By Margo Rutledge Kissell and Ken McCall, Dayton Daily News
Linda McGaughey of Xenia underwent her fourth surgery Thursday after she was mauled last month by two pit bulls.
If she’d been bitten by any other breed, she would have had a much harder time getting justice.
Ohio has the nation’s only breed-specific vicious dog law. Passed in 1987, the law defines pit bulls as vicious, but includes other breeds in that category only if there is a documented history of an individual animal killing or injuring a person or killing another dog.
A debate has raged over whether the designation unfairly singles out pit bull owners, or provides the only tool dog wardens have to protect the public from vicious dogs. The Ohio Supreme Court ruled part of the law unconstitutional in 2004, and a bill pending in the Legislature would remove any reference to pit bulls as vicious.
A Dayton Daily News examination of dog bites in Montgomery County found pit bulls led all breeds in the number of reported dog bites since January 2009. But boxers, German shepherds and Labradors collectively had more bites reported. All told, 83 percent of the reported bites did not involve pit bulls or pit bull mixes.
The data, obtained from the health department, do not include severity of bites.
But in five cases the newspaper examined — two that did not involve pit bulls — the attacks were so brutal they resulted in the deaths of three dogs, serious facial injuries to a 1-year-old child and, in McGaughey’s case, permanent disfigurement of her left leg.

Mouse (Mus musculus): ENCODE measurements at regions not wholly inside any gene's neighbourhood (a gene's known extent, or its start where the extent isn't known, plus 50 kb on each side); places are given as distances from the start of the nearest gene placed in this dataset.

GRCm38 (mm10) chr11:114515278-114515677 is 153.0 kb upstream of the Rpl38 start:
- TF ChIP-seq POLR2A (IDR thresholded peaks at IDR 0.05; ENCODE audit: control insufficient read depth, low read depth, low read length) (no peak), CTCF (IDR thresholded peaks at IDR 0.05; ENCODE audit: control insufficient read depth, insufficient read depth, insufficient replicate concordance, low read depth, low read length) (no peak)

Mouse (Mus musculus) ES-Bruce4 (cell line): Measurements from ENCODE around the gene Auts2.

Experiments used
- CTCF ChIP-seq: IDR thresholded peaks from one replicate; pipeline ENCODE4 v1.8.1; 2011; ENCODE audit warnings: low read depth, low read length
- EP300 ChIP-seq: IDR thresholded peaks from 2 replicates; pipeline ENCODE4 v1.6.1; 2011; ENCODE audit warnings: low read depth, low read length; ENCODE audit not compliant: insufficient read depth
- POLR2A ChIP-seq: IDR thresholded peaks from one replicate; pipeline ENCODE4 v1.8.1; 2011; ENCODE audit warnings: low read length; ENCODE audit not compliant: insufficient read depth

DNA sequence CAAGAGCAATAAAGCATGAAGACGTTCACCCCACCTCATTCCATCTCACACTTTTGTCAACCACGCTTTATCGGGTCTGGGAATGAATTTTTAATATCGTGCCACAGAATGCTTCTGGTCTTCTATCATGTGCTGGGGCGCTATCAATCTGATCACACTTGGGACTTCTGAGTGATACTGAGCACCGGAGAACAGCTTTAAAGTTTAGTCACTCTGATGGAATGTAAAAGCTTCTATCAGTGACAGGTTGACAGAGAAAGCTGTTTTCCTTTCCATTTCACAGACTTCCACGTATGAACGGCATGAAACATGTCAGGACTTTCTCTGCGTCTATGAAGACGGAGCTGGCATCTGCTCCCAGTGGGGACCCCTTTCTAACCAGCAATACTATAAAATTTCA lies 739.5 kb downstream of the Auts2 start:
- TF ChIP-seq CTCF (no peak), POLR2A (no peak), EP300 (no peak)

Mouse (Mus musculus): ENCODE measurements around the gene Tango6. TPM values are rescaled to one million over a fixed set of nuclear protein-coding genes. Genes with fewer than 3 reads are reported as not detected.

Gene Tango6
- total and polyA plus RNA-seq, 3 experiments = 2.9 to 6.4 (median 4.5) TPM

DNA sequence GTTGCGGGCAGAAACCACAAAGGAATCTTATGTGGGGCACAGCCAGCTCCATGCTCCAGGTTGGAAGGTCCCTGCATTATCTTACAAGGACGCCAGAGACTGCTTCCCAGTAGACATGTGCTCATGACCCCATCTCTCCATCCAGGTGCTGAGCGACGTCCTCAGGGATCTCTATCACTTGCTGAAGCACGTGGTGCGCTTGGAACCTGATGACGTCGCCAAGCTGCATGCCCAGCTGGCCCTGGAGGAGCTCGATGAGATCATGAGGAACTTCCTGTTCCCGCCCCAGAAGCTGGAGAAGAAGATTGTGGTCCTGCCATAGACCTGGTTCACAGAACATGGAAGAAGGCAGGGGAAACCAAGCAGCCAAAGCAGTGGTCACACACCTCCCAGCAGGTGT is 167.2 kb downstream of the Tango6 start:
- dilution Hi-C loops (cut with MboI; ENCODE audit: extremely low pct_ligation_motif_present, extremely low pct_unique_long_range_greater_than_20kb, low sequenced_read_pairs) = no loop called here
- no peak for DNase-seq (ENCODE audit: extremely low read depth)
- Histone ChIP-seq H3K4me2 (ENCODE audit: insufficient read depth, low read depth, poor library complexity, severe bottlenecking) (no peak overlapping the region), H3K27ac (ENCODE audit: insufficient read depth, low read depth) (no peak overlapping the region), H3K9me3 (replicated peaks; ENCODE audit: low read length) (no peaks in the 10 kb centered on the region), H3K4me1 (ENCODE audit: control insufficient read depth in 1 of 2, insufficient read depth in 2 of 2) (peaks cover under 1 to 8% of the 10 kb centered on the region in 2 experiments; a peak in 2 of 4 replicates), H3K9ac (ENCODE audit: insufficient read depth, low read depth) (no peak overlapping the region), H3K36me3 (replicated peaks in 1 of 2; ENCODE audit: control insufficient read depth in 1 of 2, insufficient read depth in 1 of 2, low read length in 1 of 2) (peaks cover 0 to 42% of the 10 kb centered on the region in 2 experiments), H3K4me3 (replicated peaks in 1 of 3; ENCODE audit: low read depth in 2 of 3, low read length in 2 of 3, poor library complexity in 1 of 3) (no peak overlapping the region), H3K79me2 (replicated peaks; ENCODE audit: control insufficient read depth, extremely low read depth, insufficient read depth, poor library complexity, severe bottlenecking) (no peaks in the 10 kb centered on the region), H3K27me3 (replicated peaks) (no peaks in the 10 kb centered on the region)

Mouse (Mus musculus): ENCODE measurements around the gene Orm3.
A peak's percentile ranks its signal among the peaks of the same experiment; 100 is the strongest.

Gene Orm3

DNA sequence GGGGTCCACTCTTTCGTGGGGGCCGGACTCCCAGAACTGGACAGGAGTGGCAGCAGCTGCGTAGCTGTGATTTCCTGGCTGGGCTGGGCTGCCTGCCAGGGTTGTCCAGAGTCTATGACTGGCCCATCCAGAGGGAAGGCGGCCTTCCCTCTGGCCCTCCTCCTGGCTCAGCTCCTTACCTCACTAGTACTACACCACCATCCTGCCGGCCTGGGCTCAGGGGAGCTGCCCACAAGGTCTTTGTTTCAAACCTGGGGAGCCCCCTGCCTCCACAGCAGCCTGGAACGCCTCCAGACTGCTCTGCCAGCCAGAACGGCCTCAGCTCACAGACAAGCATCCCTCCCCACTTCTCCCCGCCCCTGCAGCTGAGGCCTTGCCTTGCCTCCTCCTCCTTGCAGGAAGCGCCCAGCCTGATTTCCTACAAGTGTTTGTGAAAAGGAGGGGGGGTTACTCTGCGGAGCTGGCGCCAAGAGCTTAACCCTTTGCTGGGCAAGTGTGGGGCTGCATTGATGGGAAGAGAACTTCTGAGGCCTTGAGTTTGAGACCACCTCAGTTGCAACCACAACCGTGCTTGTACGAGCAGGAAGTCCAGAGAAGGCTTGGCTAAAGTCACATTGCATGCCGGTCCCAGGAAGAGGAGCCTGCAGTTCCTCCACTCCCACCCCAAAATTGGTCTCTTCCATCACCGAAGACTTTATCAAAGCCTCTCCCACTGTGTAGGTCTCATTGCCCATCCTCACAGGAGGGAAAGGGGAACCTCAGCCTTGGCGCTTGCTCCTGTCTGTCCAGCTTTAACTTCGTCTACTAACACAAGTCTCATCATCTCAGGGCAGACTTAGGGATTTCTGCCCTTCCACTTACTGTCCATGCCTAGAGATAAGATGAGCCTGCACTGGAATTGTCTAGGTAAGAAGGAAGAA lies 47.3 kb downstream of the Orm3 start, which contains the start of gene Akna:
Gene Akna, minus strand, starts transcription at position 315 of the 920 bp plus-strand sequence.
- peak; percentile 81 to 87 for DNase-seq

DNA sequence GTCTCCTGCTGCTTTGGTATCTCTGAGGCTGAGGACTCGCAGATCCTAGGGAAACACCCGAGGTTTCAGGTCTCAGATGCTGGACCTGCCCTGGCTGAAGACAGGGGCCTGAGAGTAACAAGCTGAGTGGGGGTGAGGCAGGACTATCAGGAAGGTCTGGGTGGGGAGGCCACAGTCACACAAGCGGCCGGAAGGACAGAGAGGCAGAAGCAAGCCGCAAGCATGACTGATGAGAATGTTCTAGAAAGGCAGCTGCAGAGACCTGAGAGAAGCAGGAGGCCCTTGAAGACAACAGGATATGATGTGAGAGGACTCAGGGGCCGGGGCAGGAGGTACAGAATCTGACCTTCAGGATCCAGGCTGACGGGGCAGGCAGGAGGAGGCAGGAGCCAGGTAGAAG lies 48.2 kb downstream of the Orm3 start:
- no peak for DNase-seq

Severe attacks don’t always bring severe punishment, particularly when the assault doesn’t involve a pit bull.
“It’s all very confusing and disheartening,” said Julie Sheil, whose miniature dachshund was killed by a mastiff mix in her Butler Twp. neighborhood last October. The owner was fined $25 and kept his dog.
The two pit bulls that mauled McGaughey were killed, and Anthony Hill, their owner, faces six misdemeanor counts and possible jail time. Meanwhile, McGaughey feels lucky to be alive. The bites on her left leg required more than 100 stitches, and doctors last week took skin grafts from her left forearm to cover the exposed tendons in her leg.
During the attack, which lasted five minutes, McGaughey, 59, used her body to shield her 4-month-old puppy, Jose, while the two dogs clamped down on her leg, shook it, released their grip, then clamped down again. Police arrived after residents in her apartment building heard her screams and called 911.
“Anybody who came in the vicinity of those animals once they were loose was a target,” McGaughey said. “It just happened to be me.”